Tuesday, February 17, 2009

How Business Goals Drive Architectural Design

How do quality attributes affect the architectural design of a software solution? If we only cared about the functional requirements of a software solution, then any architecture and any implementation would suffice. Further, how business goals drive architectural design?

The topic of translating business goals into architectural drivers merits a separate post, however this article from the August 2007 edition of the Computer magazine (IEEE Computer Society) eloquently demonstrates how the architecture of a software solution changes as business goals are refined into quality attribute scenarios. Application of architectural patterns and refining tactics significantly alter the architecture of a software solution.

Constantin K.
Firebrand Architect®
SoftwareArchitectures.com

Tuesday, February 10, 2009

Architecting Software Intensive Systems: A Practitioners Guide

In summary of chapter 5, The Work of an Architect, the author notes that "… this is not intended to be a definitive statement on how to architect. Architecture design is guided by the intuition and judgment of the architect. The purpose here is to provide principles and guidance for how tot think about decomposing a system, what to consider when decomposing the system, and how to capture key design choice and rationale." This chapter alone is worth the price of the book, Architecting Software Intensive Systems: A Practitioners Guide, as it proves invaluable guidance in a clear and concise manner.

Make space on your bookshelf that's located closest to your desk. Buy this book. Use this book.

Few practitioners have the level of depth and breadth necessary to eloquently capture and explain the practical aspects of the software architecture discipline. The author, Anthony J. Lattanze, explains the critical need for separating perspectives (static, dynamic, physical), explains architectural drivers, and provides guidance for architectural design. The rest of the book covers the Architecture Centric Design Method - a practical approach that you can use from concept initiation to solution sunset.

Constantin Kostenko
Firebrand Architect®
SoftwareArchitectures.com
FirebrandArchitect.com

Monday, February 09, 2009

The process of learning the principles of software architecture

This is my second year serving as the distance education instructor for Carnegie Mellon's Principles of Software Architecture course. The distance education course is aimed at working professionals and has the SEI Software Architecture paradigm as a backbone. The course is based on the same material taught in the Masters of Software Engineering program at the Carnegie Mellon by David Garlan and Anthony J. Lattanze.

I spend time interacting with students through conference calls, class bulletin board, emails, and assignment grading. It's very interesting to see how professional software engineers and architects with many years of experience learn new ways of thinking and reasoning about software architecture. This experience offers me a unique perspective to see how people learn about a disciplined way of thinking about the art and science of software architecture.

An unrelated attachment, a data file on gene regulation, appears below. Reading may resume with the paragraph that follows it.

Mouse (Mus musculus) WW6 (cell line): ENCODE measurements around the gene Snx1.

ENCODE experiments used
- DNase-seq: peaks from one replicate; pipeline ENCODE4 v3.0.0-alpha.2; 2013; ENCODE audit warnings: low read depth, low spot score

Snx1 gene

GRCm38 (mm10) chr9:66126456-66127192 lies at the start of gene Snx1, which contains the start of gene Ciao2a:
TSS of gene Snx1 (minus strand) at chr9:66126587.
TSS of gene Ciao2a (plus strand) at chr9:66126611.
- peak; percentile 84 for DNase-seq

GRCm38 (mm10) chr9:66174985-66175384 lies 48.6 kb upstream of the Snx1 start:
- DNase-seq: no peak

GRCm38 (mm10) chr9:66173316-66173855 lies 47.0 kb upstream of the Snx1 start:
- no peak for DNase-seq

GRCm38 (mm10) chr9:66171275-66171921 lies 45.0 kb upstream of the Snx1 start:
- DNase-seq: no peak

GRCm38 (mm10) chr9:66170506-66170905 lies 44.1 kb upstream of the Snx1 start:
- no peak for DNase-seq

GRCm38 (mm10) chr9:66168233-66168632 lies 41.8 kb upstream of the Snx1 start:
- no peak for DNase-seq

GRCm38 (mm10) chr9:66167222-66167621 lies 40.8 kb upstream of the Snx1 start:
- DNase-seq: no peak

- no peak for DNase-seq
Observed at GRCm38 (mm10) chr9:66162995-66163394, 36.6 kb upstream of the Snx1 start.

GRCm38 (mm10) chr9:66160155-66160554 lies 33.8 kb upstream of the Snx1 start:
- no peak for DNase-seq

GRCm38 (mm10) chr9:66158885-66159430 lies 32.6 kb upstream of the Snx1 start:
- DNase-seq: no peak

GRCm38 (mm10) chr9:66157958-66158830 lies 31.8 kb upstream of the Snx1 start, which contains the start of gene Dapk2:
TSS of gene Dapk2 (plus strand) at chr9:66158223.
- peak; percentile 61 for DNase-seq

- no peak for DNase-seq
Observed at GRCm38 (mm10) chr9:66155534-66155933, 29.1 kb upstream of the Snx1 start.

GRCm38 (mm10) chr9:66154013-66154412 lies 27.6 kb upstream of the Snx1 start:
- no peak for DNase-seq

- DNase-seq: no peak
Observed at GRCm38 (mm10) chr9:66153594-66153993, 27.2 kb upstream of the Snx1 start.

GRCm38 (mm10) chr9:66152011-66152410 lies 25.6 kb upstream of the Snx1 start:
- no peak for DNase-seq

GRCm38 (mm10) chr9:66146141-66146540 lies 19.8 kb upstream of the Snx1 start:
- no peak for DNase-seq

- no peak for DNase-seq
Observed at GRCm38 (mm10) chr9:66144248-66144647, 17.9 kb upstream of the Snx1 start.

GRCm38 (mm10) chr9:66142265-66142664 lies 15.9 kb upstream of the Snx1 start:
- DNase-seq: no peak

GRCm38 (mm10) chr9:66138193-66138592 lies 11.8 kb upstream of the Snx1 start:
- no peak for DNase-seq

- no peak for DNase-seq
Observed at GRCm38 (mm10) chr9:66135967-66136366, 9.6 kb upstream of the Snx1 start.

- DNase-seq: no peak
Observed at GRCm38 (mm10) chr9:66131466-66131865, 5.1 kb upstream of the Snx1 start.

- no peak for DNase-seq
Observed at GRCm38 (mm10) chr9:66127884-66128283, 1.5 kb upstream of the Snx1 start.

Experienced software engineering professionals who design and build non-trivial software systems as part of their day-to-day responsibilities have no major problems adopting to the SEI Software Architecture paradigm and other software architecture topics taught in the course. But what about those with little design experience? On the topic of architectural patterns, architectural styles, design patterns, and design in general the biggest problem is judging the scope and applicability of a given pattern or a style. When asked to indentify the most appropriate architectural style for a given system implementation students become confused. Would SOA be an appropriate style? Or may be the MVC pattern? But wait, a software system may be a heterogeneous composition of multiple patterns and styles. So how can there be a single overarching pattern? In other words the students with less experience appeared to have trouble focusing the lens (of the "right" answer) on the problem.

Does this mean time and experience is the only way to become a better architect? Absolutely not. After taking this course the students who didn't have an ideal level of experience will look at every single software architecture challenge from a different perspective. They will question their decision and decisions of others. They will demand to understand why decisions are made one way or another. As they learn and experience different design patterns and architectural styles they will see get the "aha!" of the questions asked in the weekly homework reading questions.

If you're just beginning to learn about software architecture please understand that it's a journey and not an event. While the Software Architecture course from Carnegie Mellon's School of Computer Science can make you think about software architecture in a disciplined way it will not make you an expert architect. Learn and read everything you can from diverse sources since it's still a maturing discipline. Take everything that you learn with a grain salt. Ask "why?" on major decisions and think like a firebrand™.

Constantin K.
Firebrand Architect®
SoftwareArchitectures.com

Blockchain learning path for Enterprise Software colleagues

I wrote this post to document my learning path of blockchain concepts and Ethereum technologies while keeping my “new to blockchain” collea...